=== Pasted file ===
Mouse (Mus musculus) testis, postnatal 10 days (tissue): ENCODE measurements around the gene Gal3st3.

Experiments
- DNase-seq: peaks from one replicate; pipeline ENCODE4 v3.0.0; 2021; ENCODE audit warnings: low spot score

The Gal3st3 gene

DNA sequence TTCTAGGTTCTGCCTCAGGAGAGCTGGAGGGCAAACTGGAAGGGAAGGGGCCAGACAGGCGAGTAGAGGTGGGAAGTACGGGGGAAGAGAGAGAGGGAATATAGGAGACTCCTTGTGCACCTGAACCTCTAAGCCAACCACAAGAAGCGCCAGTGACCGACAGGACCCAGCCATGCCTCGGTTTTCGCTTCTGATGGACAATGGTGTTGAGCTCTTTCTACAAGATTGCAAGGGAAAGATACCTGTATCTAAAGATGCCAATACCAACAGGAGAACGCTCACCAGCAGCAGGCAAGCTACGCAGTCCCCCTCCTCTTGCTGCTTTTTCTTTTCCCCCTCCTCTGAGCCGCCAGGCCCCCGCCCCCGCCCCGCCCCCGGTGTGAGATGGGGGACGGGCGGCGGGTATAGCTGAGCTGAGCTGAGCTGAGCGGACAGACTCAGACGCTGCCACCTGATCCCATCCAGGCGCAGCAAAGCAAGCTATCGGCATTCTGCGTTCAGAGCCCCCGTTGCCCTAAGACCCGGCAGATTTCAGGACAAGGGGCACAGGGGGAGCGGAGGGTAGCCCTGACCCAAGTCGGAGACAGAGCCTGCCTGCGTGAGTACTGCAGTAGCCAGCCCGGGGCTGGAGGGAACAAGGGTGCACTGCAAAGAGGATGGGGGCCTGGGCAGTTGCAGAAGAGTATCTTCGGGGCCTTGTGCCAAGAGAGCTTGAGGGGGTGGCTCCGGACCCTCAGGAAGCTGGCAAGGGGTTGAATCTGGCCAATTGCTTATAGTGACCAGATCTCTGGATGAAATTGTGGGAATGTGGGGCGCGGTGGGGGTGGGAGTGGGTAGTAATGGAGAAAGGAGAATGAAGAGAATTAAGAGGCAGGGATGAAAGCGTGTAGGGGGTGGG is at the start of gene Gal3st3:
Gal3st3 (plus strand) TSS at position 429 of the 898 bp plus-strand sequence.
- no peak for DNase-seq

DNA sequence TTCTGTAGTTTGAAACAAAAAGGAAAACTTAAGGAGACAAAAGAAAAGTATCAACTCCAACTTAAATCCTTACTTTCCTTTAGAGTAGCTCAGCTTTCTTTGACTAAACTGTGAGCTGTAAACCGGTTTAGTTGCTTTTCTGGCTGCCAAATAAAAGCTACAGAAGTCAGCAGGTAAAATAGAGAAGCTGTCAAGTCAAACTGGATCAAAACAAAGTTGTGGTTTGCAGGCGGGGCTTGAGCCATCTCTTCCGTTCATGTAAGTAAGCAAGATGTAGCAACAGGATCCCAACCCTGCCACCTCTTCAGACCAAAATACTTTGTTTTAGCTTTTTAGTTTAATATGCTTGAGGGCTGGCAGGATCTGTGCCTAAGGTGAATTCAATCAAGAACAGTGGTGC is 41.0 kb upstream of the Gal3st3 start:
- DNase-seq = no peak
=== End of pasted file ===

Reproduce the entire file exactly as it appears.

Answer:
Mouse (Mus musculus) testis, postnatal 10 days (tissue): ENCODE measurements around the gene Gal3st3.

Experiments
- DNase-seq: peaks from one replicate; pipeline ENCODE4 v3.0.0; 2021; ENCODE audit warnings: low spot score

The Gal3st3 gene

DNA sequence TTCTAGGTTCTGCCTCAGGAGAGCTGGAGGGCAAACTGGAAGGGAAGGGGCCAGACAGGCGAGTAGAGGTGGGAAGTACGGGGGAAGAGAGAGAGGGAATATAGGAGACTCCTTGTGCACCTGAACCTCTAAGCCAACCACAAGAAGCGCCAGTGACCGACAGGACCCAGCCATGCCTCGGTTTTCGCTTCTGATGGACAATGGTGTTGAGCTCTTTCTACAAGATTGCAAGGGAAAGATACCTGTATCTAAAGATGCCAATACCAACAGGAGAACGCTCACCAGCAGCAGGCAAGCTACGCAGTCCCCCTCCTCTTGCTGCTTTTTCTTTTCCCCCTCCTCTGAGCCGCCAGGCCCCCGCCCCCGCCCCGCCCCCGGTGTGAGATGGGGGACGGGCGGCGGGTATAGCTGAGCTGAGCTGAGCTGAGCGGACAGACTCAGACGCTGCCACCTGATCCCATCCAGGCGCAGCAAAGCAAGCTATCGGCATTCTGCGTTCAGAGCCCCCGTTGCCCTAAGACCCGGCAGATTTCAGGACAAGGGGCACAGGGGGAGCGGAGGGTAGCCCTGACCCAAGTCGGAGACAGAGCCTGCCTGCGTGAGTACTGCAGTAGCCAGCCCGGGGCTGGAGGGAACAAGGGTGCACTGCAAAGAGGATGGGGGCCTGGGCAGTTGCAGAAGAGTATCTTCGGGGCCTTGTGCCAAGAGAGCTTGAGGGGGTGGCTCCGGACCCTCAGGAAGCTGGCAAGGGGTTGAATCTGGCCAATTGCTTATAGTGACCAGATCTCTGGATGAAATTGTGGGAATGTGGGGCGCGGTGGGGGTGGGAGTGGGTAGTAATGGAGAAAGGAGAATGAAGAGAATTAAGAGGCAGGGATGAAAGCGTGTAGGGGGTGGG is at the start of gene Gal3st3:
Gal3st3 (plus strand) TSS at position 429 of the 898 bp plus-strand sequence.
- no peak for DNase-seq

DNA sequence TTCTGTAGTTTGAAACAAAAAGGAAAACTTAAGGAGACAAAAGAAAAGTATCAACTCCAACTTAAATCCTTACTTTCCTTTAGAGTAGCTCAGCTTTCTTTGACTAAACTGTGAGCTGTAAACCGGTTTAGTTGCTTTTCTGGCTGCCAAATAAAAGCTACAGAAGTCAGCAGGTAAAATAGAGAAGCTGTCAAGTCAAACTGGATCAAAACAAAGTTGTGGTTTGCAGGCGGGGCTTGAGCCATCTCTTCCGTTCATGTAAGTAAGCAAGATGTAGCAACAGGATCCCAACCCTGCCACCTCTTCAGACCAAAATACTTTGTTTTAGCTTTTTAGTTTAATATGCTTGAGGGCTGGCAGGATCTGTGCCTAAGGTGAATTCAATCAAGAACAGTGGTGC is 41.0 kb upstream of the Gal3st3 start:
- DNase-seq = no peak